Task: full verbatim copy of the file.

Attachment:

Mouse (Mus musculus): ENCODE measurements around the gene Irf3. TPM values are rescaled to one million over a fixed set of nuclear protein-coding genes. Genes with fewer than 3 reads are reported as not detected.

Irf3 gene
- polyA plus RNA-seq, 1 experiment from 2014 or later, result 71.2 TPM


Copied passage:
Mouse (Mus musculus): ENCODE measurements around the gene Irf3. TPM values are rescaled to one million over a fixed set of nuclear protein-coding genes. Genes with fewer than 3 reads are reported as not detected.

Irf3 gene
- polyA plus RNA-seq, 1 experiment from 2014 or later, result 71.2 TPM